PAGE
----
Day 3 Recital 1 (11 am)
Sunday 26 May 2013
The United Kingdom has had a dismal record of sending pianists to competitions of late, and so the Union Jack has mostly been flown by JAYSON GILLHAM (Australia/UK), who actually hails from the antipodes of Queensland, Australia. I have heard him a few times, and have been totally impressed by his musicianship, and he seems to get even better with time. This programme is similar to the one he performed at the semi-finals of the 2005 London International Piano Competition. As before, his Bach Toccata (it’s the G minor BWV.911 this time) is immaculate and the contrapuntal lines lucidly defined. The three Ligeti Etudes – Open Strings, Autumn in Warsaw and The Sorceror’s Apprentice – reveal a true affinity to this idiom, sounding positively inviting and lyrical in his hands.
There is a reassuring warmth to his Chopin Third Sonata in B minor (Op.58), and I cannot imagine a more poetic account of this overplayed masterpiece. He produces a big sound, but never in expense of sensitivity, which he possesses in heaps. The etude-like Scherzo – spun with absolute accuracy and grace – gets premature applause – and the nocturne-like slow movement passes like a dream. The valedictory finale builds upon waves of unrepressed emotions, which gets more emphatic with each pass, and he closes in a flourish of glory. Standometer: ***
My view: An absolutely musical being, his progress in this competition will depend on what happens in his second recital.
ERIC ZUBER (USA) is a typically American big-hitter, but with a soul of a poet. His Mozart Rondo in A minor (K.511) is a delightful from start to finish, its simplicity is disarming but loaded with a sense of brooding disquiet that gently comes to pass. His recital hinged upon how his Chopin Twelve Etudes Op.10 fared. Unfortunately he did not get to enjoy the fortunes of Deljavan from last night. In the A minor study (No.2), he attempted to bring out a hidden melody in the left hand and got unstuck for a split second. Elsewhere, he tended to over-pedal, resulting in an over-reverberant and swimmy acoustic, not the best setting for clarity of articulation. His best moments: No.1 (C major) and No.8 (F major) suggest he has fingers of gold. Standometer: **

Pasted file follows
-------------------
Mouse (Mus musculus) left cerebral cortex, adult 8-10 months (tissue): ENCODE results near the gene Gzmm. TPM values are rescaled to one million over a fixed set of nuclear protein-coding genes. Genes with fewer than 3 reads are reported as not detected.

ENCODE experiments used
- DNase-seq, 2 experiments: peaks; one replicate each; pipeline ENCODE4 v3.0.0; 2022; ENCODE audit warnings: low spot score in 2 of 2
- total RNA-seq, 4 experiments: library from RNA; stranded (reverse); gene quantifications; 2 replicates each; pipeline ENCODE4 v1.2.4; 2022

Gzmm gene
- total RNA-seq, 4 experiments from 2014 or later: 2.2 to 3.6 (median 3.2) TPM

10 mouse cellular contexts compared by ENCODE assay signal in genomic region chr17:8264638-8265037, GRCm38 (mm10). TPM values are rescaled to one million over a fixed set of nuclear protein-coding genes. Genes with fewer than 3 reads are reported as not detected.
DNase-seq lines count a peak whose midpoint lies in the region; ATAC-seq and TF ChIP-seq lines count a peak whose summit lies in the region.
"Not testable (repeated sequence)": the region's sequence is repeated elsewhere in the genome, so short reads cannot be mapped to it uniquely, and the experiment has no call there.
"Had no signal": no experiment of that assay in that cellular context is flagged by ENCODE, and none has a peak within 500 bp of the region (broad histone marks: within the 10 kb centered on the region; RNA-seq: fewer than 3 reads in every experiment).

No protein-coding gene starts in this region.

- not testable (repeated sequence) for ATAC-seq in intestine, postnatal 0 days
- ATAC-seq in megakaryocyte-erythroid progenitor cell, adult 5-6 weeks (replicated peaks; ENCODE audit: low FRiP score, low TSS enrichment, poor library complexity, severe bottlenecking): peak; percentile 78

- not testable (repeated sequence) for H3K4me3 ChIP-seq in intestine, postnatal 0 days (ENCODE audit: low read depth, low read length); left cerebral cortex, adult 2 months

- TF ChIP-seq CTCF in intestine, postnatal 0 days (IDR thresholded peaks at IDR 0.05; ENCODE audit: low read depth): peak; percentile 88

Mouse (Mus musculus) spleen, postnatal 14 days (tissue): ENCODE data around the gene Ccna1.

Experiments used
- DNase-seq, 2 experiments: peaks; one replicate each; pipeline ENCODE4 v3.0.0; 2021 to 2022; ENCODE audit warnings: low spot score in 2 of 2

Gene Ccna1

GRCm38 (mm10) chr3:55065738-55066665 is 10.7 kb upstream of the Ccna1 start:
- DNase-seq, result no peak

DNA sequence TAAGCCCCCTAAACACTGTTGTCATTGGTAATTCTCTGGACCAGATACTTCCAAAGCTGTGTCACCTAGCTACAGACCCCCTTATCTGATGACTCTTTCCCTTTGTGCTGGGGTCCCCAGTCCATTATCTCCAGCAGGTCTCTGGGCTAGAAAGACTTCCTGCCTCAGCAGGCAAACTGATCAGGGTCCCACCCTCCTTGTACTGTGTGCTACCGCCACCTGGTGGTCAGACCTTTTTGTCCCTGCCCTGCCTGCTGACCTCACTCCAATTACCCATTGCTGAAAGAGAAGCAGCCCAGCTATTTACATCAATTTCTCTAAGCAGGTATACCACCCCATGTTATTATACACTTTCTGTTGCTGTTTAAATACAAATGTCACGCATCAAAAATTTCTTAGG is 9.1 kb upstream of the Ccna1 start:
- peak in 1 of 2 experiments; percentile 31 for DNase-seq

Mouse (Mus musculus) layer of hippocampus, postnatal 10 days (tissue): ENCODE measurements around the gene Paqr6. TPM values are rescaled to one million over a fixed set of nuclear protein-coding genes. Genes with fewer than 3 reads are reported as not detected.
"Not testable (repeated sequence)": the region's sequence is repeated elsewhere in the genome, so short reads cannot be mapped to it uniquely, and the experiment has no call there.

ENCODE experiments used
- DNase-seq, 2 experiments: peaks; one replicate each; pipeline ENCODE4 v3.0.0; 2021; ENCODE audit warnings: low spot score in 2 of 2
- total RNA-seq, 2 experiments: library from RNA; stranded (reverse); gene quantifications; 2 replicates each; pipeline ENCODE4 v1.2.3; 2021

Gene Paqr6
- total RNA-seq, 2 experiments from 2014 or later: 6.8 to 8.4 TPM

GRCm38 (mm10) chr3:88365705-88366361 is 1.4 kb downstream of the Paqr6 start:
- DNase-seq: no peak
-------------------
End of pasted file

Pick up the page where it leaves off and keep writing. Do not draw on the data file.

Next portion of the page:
My view: The Cliburn is unforgiving for the slightest of technical infractions. That may be his undoing.
ALEXEY CHERNOV (Russia), at 30 years of age, is one the competition’s veterans. He appears grim-faced but this façade is immediately dispelled by his playing, which is warm and generous in Bach’s Toccata in G minor (BWV.915), a different one from Gillham’s. How playful the fugue sounded showed he had an innate sense of humour that is beguiling. A master of sonorities, his Three Etudes (Op.65) by Scriabin traipsed the fine line between light and shade, inhabited by a spectrum of colours not otherwise suspected. The Russian composer had synaesthesia, which means he visualised colours whenever he heard sounds. Chernov’s account was living proof of that.
The second Ravel Gaspard de la nuit of the competition showed how age and maturity had the advantage over youthful prodigiousness. Compared with Khozyainov’s marvellous account from last evening, Chernov’s had more physical presence. His touch was a tad heavier in Ondine, which was no less vivid, and he sounded more multi-dimensional, especially in the repeated tolling B flats of Le gibet. There was also more bite to his Scarbo, being less obsessed with speed but making up with a more acute sense of sonority. Standometer: **1/2
My view: Another standout, another possible finalist in the making.